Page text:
Unfortunately for men and women with gambling addictions, opportunities to indulge in this potentially self-destructive pastime are endless. It wasn’t always this way, but with the arrival of the Internet, gambling websites became plentiful and are now just a click away for recovering compulsive gamblers who might easily plunge headlong into the abyss.
If you’ve struggled with a gambling problem, you know that beating a gambling addiction is not easy and can only be accomplished one day at a time. Making the decision over and over not to gamble is the only way to preserve the integrity of your addiction recovery plan, and that can be quite a challenge. Gambling addictions are notoriously hard to subdue and control.
Triggers and the Ever-present Risk of Relapse
Wherever there is addiction, there are always risk factors for relapse. There are events, circumstances or even individuals that can trigger a recovering gambler’s fall from grace.
One of the most critical aspects of overcoming a gambling addiction is to identify these triggers, and drag them out from the shadows of the subconscious and into the light. Doing this drains them of their power to sabotage recovery.
No two problem gamblers are exactly alike, but there are some common patterns to gambling relapse triggers that can make them easier to spot.
Trigger #1: Strong Emotional Responses
A key ingredient of gambling addictions is emotion. Gambling plays a role in helping addicts manage difficult emotions.
Gambling addiction is a compulsion but it is also a coping mechanism — a way of escape from psychological disturbance and discomfort. When problem gamblers experience stress, frustration, disappointment, anger, fear or boredom, they will often turn (or return, in the case of recovering addicts who relapse) to gambling to help ease their pain or restore their emotional equilibrium.
Using gambling to cope with life’s challenges is one of the biggest predictors of an eventual gambling addiction. Once such behavior becomes entrenched it changes from a voluntary choice to a reflex, and it is the type of reflex that can undermine your recovery and trigger a relapse. This can happen if you aren’t prepared to handle negative emotions in a more constructive way.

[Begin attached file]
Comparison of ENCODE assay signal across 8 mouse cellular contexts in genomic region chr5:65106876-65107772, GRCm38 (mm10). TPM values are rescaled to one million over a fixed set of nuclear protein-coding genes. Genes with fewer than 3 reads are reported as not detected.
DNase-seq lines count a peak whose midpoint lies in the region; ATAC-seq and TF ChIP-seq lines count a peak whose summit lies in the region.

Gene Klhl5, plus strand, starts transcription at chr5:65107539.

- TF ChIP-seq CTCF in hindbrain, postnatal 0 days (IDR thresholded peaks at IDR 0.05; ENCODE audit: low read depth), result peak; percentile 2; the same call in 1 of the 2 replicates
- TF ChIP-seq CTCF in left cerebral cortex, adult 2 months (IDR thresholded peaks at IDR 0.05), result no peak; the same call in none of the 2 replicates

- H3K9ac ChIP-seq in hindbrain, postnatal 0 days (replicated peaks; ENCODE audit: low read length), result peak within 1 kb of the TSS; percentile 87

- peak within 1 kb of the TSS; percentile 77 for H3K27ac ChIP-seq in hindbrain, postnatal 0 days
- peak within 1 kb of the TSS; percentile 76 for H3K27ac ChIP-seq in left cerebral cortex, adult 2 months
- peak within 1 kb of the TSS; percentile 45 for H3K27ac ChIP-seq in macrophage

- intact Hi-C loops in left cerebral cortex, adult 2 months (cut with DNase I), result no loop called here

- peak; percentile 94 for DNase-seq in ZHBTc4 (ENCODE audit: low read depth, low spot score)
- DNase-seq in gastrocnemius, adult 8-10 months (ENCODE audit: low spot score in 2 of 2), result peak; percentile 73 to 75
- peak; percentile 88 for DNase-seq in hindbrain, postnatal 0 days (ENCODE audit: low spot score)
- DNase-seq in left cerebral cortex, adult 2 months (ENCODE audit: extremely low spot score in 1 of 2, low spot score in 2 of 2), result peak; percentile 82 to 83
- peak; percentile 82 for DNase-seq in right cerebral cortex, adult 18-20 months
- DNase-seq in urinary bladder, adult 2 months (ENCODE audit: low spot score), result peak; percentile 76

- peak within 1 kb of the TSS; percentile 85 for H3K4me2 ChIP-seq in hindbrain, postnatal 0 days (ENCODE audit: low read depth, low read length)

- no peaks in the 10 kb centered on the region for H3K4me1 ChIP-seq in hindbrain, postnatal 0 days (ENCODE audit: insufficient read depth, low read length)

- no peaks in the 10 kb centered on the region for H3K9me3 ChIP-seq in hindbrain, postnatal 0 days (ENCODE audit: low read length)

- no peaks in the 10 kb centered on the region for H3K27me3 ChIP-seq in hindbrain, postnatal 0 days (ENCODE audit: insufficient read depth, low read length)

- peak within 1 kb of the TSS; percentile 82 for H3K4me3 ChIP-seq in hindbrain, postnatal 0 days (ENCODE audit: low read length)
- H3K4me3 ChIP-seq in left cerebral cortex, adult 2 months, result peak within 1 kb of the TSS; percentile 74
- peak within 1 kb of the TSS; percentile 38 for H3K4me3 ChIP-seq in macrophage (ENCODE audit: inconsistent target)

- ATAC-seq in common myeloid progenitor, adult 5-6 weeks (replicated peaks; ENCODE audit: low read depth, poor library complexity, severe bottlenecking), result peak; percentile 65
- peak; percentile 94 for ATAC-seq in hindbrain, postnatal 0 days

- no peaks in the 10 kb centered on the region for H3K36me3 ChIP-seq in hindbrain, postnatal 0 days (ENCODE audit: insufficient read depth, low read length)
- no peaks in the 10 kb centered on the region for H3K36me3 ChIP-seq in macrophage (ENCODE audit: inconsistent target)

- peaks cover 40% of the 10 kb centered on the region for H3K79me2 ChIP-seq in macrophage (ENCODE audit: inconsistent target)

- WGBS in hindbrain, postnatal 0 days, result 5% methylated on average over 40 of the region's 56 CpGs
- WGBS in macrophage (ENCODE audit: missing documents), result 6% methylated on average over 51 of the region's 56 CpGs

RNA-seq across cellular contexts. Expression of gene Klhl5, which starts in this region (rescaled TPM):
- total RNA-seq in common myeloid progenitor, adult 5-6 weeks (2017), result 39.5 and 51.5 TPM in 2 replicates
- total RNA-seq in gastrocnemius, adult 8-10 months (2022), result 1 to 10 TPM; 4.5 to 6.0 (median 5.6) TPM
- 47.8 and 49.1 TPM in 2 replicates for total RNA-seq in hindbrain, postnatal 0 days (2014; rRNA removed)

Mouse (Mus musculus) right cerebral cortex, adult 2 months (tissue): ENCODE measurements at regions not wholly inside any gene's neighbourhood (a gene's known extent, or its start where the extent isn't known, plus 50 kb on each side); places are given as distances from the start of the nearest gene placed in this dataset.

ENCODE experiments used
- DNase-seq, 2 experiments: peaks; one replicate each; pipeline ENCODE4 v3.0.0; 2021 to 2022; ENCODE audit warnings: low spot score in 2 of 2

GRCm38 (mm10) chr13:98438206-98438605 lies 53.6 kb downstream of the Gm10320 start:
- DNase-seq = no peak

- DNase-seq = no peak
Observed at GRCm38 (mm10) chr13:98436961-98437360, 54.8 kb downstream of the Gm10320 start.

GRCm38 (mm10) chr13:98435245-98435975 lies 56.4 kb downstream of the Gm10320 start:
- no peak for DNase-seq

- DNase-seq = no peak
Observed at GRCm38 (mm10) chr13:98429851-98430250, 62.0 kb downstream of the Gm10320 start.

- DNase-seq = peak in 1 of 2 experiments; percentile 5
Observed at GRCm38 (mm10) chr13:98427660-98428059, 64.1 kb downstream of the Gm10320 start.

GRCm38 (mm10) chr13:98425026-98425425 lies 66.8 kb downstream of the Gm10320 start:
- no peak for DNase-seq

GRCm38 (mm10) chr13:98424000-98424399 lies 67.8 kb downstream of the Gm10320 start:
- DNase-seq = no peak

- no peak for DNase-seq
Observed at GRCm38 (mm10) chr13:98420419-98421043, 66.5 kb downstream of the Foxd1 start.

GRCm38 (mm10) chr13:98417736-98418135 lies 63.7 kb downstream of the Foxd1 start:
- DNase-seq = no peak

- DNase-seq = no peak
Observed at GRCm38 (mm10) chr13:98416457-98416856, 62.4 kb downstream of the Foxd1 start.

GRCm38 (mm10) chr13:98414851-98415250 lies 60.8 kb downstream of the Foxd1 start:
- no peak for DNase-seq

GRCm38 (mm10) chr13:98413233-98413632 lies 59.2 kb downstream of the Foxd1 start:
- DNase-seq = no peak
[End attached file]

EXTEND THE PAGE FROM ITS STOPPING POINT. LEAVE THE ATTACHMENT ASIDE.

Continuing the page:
Trigger #2: Environment
It is important to realize that opportunities to gamble are everywhere. Stores sell lottery tickets, slot machines are found in bars or clubs, and online gaming and wagering sites are always accessible whenever you’re online. All can offer powerful temptation.
Temptation also comes in the form of friends and acquaintances with whom you may have gambled with in the past. Being careful about where you go, what you do, and who you do it with are all essential strategies for gambling addicts who are serious about their recovery. Environmental triggers can weaken your resolve and leave you vulnerable to influences you swore you’d never be affected by again.
Trigger #3: Money Shortages or Debt
Compulsive gambling is a losing proposition, both personally and financially. But when you need money and need it fast, gambling might seem like a legitimate way to solve your problems.
You should be clear about what your gambling addiction means. It means you have a history of rationalizing to excuse your gambling behavior and that it will be incredibly difficult to stop if you start again.
“Just this one time” is not a phrase a problem gambler should ever use, regardless of the circumstances or the urgency of the cause or motivation.
Trigger #4: Substance Abuse
Drugs and alcohol affect judgment and reduce impulse control, which makes substance abuse and gambling a toxic combination.
Studies show that between 10% and 20% of those with substance use disorders also suffer from gambling addictions. This connection is certainly not a coincidence, and there is little doubt that being under the influence of drugs or alcohol (even if you aren’t addicted to them) can undermine your recovery from gambling dependency — in a heartbeat.
Therapy and the Quest to Understand Your Gambling Addiction
While you should be able to identify at least some of your gambling triggers through private self-reflection, this is a topic you should discuss frequently during your addiction counseling sessions and also during your Gamblers Anonymous meetings (assuming there is a chapter in your area that you actively attend). Your therapist and your peers can give you valuable insight and feedback, helping you gain greater understanding about your gambling behavior and the circumstances that cause or encourage it.
New York Council on Problem Gambling: Staying Safe after Problem Gambling